Thursday, September 26, 2013

Excerpt from: White Mocs on the Red Road / Walking Spirit in a Native Way

Excerpt from:      White Mocs on the Red Road / Walking Spirit in a Native Way  by James B. Beard aka Noodin

                An Invitation

~Amik~  [beaver]  Beaver demonstrates diligence in protecting the family and helping his brothers and sisters in the forest by demonstrating honesty in his work.
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If the experience of meeting Austin and his brothers had been the only experience of the ceremony, it would have been enough.  The first day of the ceremony begins at sun rise with the lighting of the ceremony fire.  Everyone attends and there were about three hundred native people present.  The fire keepers prepare the fire by setting up the sticks in a teepee form in the fire pit.   The men each pick up two thin sticks from a pile set at the side of the fire and gather in a circle around the fire.  The chief fire keeper then begins to hit the sticks together in a beat like a drum and to sing a song asking for the spirits to come and begin the ceremony. All of the men join in hitting their sticks together with the beat set by the chief and to sing the song for the fire.   A fire keeper then strikes flint and starts an ember in a nest of grass.  He fans the ember until the nest ignites.  It is then put into the fire.  As this is being done the people with the sticks chant and hit the sticks together to make a clicking drumming sound.  It does not take more than a minute to get the fire that is desired.  The people with the sticks then add them to the fire and the fire keeper adds more wood to build the ceremony fire.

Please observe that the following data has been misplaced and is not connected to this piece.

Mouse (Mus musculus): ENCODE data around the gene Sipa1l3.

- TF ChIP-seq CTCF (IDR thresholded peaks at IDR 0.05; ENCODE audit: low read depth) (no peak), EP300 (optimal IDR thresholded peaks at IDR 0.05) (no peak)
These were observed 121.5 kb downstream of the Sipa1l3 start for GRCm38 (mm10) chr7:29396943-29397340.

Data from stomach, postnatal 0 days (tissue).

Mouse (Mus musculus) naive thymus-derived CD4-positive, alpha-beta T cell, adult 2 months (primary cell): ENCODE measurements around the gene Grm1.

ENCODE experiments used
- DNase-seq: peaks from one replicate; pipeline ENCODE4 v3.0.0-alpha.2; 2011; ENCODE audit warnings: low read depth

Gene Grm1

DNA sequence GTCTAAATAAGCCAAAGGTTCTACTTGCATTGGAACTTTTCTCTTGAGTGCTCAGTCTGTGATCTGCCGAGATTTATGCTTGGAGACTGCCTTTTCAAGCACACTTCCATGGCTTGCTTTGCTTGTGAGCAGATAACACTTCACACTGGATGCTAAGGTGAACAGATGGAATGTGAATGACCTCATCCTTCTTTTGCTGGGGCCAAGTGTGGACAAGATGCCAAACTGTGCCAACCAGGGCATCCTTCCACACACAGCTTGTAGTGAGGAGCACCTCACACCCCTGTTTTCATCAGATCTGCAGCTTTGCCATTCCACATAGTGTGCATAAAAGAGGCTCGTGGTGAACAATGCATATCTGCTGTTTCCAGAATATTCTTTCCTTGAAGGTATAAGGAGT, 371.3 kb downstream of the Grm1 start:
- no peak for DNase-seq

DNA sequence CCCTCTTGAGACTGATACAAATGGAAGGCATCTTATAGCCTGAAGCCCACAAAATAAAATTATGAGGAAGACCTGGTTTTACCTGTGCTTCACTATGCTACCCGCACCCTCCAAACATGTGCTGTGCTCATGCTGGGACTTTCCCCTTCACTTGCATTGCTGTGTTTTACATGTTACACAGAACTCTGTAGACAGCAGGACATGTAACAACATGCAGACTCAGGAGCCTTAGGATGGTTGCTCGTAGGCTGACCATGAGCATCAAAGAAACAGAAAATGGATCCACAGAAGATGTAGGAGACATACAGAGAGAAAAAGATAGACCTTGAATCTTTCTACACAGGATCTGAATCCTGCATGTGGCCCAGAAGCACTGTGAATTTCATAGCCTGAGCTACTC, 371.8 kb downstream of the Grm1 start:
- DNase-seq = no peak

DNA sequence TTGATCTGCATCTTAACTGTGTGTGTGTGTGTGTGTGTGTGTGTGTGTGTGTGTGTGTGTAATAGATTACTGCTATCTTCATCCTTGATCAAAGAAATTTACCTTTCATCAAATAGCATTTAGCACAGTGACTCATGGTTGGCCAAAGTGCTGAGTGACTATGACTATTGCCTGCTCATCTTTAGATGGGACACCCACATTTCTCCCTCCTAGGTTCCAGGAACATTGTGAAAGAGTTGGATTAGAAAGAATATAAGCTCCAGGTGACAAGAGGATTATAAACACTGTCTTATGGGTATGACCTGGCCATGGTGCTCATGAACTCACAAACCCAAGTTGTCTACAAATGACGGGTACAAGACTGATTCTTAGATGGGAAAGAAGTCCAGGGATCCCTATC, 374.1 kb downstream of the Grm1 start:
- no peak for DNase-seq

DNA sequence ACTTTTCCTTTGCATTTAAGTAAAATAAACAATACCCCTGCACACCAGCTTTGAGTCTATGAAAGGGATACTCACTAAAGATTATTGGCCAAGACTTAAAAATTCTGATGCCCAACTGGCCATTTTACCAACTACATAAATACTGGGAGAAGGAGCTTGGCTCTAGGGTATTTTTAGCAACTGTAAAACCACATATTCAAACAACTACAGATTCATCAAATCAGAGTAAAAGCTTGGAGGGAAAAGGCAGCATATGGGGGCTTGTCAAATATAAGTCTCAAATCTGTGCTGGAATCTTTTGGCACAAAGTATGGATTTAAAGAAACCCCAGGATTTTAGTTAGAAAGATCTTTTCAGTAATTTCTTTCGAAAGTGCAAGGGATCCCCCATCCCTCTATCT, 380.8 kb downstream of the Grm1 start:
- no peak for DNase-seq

As I stood there watching this event it was amazing to me that so much respect and acknowledgement would be given to the lighting of a fire.  But then, this was not an ordinary fire as I would come to understand in time.

The ceremony continued and a bowl was passed to collect tobacco from the people.  I stood there feeling somewhat uneasy knowing I had not brought any tobacco.  As the bowl was brought around a man tapped me on the shoulder and offered me some of his tobacco to put into the bowl.  I was grateful to this man for saving me from embarrassment.  When I turned to thank him I realized it was the same man that had saved my bacon when chopping fire wood.  It was Peter from the wood cutting the day before

The ceremony continued and when it was completed the people began to leave the lodge going from the south side of the lodge to the west end, making a tobacco offering to the fire, and walking out the eastern entry of the lodge.  Again I had no tobacco and again Peter handed me some tobacco.  “You really need to carry tobacco in a pouch”, he commented as we walked out.

I knew what had to be done.   I needed to find some buckskin and thread and make a tobacco pouch, but where?  I went back to our camp and asked Noreena if she had any buckskin.  “What do you want it for?”  She asked.  I told her what had happened.  “I need to make a pouch for my tobacco”, I said.  “I don’t have any buckskin”, she said, “but wait here.”  She went into the back of her motor home and came back with a beautiful buckskin pouch.  It had not been used and had a Crane painted on it and long tassels of leather.  It was the most beautiful pouch I had ever seen.  “Take this”, she said.  “No, I can’t”, I answered.  “Take it”, she said, “I have others and this one needs to go with you.”  I accepted it and gave her a hug.  How could she be so generous?